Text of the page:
Article Text

Download PDFPDF

A molecular revolution in the study of intestinal microflora
  1. E Furrie
  1. Correspondence to:
    Dr E Furrie
    Department of Immunology, Ninewells Hospital and Medical School, Dundee DD1 9SY, UK; e.furrie{at}dundee.ac.uk

Abstract

Bacterial colonisers of the colon comprise several hundred bacterial species that live in a complex ecosystem. Study of this complex ecosystem has been carried out, until recently, by traditional culture techniques with biochemical methods to identify organisms. The development of molecular techniques to investigate ecological microbial communities has provided the microbiologist with a vast array of new techniques to investigate human intestinal microflora. Metagenomics, the science of biological diversity, combines the use of molecular biology and genetics to identify and characterise genetic material from complex microbial environments. The combination of metagenomics and subsequent quantitation of each identified species using molecular techniques allows the relatively rapid analysis of whole bacterial populations in human health and disease

  • IBD, inflammatory bowel disease
  • rDNA, ribosomal DNA
  • qPCR, quantitative real time polymerase chain reaction
  • Crohn’s disease
  • metagenome
  • faecal microbiota
  • phylogeny
  • Firmicutes
View Full Text

Statistics from Altmetric.com

Bacteria permanently colonise the whole length of the gastrointestinal tract with by far the highest concentration of organisms found in the large intestine. These bacterial colonisers of the colon comprise several hundred bacterial species that live in a complex ecosystem with estimates of 1012–1014 organisms per gram of faecal material.1,2 Anaerobic bacteria predominate, with bacterial numbers increasing progressively through the colon.3 The study of this complex ecosystem has been carried out, until recently, by traditional culture techniques using viable counting of colonies and biochemical methods to identify organisms.1,3,4 There are a number of advantages and disadvantages in using culture methods to investigate diverse and complicated ecosystems that grow in challenging environments (see table 1). The development of molecular techniques to investigate ecological microbial communities has provided the microbiologist with a vast array of new techniques to investigate human intestinal microflora (reviewed by Macfarlane and Macfarlane3). The relative pros and cons of molecular analysis are outlined in table 2.

Table 1

 Advantages and disadvantages of classical culturing techniques to identify and examine intestinal species

Table 2

 Advantages and disadvantages of using molecular techniques to investigate intestinal bacterial populations

“The development of molecular techniques to investigate ecological microbial communities has provided the microbiologist with a vast array of new techniques to investigate human intestinal microflora”

Much of the previous more traditional microbiology carried out on inflammatory bowel disease (IBD) has focused on the search for a causative bacterial agent, with many and varied candidates being proposed.5–9 It has now been generally accepted that analysis of the microbial ecosystem and changes in the balance of organisms at initiation and during disease yields far more relevant information than hunting for the proverbial “needle in the haystack”. This change has partly been driven by the general ineffectiveness of targeted antibiotic therapy to treat IBD10–14 and the potential of probiotics as therapy for IBD, allowing re-establishment of homeostasis present in healthy gut.15–17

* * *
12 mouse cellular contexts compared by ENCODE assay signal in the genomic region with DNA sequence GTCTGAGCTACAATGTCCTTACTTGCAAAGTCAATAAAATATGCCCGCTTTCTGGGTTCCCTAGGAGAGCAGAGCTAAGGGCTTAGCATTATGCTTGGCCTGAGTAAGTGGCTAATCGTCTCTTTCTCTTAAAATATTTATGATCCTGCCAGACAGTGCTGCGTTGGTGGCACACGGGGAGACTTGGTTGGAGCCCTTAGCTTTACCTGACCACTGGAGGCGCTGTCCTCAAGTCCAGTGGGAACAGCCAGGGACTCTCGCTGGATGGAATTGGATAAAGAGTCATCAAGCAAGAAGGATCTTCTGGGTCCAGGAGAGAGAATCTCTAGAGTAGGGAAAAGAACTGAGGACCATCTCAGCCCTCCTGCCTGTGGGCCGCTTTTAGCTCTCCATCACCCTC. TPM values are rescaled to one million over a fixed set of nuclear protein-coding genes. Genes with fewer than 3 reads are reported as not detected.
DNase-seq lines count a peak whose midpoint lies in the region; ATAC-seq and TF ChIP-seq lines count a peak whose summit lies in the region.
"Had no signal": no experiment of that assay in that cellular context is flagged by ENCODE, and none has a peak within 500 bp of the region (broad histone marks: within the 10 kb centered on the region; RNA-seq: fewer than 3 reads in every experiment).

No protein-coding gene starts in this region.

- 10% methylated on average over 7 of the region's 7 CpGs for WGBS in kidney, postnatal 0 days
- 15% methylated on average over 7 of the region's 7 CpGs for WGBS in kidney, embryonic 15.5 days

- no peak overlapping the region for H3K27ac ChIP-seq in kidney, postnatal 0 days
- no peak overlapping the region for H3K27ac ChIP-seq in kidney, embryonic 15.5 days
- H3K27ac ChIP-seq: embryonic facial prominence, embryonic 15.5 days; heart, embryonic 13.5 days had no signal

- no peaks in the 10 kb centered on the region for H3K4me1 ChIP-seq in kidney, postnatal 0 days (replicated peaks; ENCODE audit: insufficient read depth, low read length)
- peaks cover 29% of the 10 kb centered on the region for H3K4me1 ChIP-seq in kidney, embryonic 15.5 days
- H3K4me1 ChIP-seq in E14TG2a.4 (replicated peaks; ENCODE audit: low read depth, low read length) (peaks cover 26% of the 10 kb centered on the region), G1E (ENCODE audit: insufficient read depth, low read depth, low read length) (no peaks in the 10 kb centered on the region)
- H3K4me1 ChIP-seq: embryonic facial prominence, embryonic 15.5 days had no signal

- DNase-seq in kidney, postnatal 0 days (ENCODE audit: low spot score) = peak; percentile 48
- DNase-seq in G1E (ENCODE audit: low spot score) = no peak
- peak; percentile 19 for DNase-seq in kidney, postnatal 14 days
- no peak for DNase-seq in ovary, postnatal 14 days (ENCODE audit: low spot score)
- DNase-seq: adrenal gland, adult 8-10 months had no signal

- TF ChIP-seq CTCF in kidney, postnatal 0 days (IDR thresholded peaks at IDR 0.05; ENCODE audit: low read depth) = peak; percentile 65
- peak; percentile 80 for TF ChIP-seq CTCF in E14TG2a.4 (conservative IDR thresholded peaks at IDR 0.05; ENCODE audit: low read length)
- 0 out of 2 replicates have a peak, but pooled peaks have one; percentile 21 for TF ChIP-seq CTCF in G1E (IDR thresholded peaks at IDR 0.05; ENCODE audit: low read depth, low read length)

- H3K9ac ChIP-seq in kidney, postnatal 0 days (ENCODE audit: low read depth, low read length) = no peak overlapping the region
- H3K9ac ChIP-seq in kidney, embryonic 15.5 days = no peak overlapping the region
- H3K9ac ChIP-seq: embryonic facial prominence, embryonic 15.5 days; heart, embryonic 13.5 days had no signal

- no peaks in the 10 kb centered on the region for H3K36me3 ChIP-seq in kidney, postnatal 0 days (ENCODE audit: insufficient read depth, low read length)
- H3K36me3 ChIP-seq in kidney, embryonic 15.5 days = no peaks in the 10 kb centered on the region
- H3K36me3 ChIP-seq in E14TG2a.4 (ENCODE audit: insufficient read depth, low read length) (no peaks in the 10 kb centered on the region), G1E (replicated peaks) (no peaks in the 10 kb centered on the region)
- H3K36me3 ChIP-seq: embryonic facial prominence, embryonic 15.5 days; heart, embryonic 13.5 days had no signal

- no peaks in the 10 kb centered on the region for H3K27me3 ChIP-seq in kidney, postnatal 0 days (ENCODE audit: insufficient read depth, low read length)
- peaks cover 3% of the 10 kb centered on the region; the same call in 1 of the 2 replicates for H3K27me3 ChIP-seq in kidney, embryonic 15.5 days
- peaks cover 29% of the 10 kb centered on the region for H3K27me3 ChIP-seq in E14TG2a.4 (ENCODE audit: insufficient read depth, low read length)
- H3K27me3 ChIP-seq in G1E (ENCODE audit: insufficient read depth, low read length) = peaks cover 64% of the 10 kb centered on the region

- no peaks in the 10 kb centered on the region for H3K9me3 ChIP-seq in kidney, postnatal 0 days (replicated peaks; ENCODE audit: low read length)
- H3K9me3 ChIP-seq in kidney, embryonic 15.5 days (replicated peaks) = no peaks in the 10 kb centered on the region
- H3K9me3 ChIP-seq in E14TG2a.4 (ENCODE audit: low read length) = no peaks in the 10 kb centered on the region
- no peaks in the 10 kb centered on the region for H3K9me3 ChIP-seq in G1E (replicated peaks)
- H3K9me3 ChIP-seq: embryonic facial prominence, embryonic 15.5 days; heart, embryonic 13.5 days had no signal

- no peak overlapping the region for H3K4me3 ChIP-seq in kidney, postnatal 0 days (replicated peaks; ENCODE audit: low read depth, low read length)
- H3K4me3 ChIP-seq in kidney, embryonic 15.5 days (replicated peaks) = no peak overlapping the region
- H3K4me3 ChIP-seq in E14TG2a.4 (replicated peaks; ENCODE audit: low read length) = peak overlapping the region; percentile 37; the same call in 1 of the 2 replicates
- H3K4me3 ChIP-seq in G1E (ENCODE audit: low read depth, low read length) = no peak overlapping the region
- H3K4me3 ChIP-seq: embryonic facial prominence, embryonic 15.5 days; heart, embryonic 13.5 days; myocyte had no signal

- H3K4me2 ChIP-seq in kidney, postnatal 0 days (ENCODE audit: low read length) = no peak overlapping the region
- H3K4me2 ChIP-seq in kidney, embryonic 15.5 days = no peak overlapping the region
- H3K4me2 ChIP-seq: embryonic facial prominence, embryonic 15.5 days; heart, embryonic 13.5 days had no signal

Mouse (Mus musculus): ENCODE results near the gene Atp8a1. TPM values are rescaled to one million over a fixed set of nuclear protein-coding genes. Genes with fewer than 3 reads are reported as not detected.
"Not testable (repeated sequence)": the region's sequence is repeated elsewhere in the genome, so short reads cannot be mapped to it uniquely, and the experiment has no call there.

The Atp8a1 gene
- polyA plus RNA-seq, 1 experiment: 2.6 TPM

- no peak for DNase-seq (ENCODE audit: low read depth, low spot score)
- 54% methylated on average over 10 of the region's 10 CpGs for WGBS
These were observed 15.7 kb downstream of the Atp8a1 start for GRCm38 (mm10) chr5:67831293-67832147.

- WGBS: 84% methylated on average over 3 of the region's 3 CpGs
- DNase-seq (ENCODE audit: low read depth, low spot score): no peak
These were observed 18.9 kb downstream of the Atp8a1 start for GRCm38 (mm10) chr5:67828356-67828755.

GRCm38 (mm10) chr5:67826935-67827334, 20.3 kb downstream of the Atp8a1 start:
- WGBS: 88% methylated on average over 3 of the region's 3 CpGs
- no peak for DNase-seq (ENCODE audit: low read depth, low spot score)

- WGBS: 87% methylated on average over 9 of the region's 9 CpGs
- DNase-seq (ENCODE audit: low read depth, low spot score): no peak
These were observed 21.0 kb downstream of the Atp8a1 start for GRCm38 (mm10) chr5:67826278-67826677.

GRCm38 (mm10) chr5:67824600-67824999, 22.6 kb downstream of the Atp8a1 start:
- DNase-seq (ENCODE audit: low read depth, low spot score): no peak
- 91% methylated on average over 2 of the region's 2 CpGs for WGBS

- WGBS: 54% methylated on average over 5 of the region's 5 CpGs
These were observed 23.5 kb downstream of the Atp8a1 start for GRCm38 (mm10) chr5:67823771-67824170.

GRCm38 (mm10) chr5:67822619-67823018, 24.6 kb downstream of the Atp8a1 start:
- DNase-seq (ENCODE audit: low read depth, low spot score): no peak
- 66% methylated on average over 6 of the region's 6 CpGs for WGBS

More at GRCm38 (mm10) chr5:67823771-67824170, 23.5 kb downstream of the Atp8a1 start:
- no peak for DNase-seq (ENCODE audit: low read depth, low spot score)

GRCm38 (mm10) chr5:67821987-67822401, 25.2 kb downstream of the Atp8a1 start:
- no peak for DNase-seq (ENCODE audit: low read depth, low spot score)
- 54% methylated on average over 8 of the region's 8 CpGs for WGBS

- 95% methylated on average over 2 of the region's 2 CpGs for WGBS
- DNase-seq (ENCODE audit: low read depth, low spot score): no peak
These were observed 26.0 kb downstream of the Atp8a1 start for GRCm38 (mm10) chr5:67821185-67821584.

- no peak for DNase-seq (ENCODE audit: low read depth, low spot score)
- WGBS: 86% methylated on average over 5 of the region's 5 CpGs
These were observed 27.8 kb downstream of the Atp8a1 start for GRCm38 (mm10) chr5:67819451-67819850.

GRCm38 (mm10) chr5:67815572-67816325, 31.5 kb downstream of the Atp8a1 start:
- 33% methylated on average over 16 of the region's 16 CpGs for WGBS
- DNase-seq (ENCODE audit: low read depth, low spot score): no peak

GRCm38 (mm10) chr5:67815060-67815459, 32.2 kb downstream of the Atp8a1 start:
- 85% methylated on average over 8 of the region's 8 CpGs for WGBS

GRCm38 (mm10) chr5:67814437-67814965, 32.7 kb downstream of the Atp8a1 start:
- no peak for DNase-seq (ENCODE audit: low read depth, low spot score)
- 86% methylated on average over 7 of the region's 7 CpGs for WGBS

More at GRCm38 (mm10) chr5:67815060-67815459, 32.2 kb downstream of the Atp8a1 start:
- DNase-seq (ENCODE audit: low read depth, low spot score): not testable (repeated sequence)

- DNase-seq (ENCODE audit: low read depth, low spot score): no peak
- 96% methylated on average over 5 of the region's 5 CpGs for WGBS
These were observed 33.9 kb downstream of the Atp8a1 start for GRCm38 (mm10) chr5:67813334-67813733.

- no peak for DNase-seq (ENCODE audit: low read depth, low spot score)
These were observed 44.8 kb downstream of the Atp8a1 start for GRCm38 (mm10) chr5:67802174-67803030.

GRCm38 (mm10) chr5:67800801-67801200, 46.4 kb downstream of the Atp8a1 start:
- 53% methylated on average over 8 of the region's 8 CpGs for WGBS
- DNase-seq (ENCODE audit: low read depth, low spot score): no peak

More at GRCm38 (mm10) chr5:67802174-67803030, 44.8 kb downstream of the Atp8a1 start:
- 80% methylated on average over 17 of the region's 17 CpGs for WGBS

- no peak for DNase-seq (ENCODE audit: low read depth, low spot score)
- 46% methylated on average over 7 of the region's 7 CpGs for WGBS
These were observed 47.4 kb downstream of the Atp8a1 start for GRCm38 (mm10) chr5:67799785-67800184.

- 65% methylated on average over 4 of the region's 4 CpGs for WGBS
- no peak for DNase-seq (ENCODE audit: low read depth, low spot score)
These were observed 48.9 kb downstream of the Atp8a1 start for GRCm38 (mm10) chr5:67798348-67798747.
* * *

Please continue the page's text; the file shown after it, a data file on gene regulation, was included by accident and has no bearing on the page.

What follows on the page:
In order to develop these alternative therapies it is essential to determine what comprises a healthy colonic ecosystem and how this balance of organisms is altered during various states and stages of IBD. As a large majority of bacterial species present in the colon are effectively unculturable,18,19 it is impossible for detailed examination of the colonic microflora to be achieved using traditional culture techniques. The increased ease in which molecular analysis can be carried out by most microbiologists has led to an explosion in sequencing of ribosomal DNA (rDNA) from different bacterial species and strains from many different environments. This has allowed the construction of relevant sequence databases.

“The increased ease in which molecular analysis can be carried out by most microbiologists has led to an explosion in sequencing of ribosomal DNA from different bacterial species and strains from many different environments”

The rDNA gene has regions of consensus that are identical for all bacteria, and regions of variability that are specific for particular groups and species.2,18,20 Within these variable regions there are also small areas of hypervariability that may be unique for different strains of the same organism.20 Therefore, rDNA sequences can be used to identify different species and strains of particular species within complex mixed bacterial communities using array technology. Only high throughput molecular techniques that can examine multiple organisms from multiple donors, both healthy and IBD, can provide an accurate picture of the complexities of these bacterial communities.19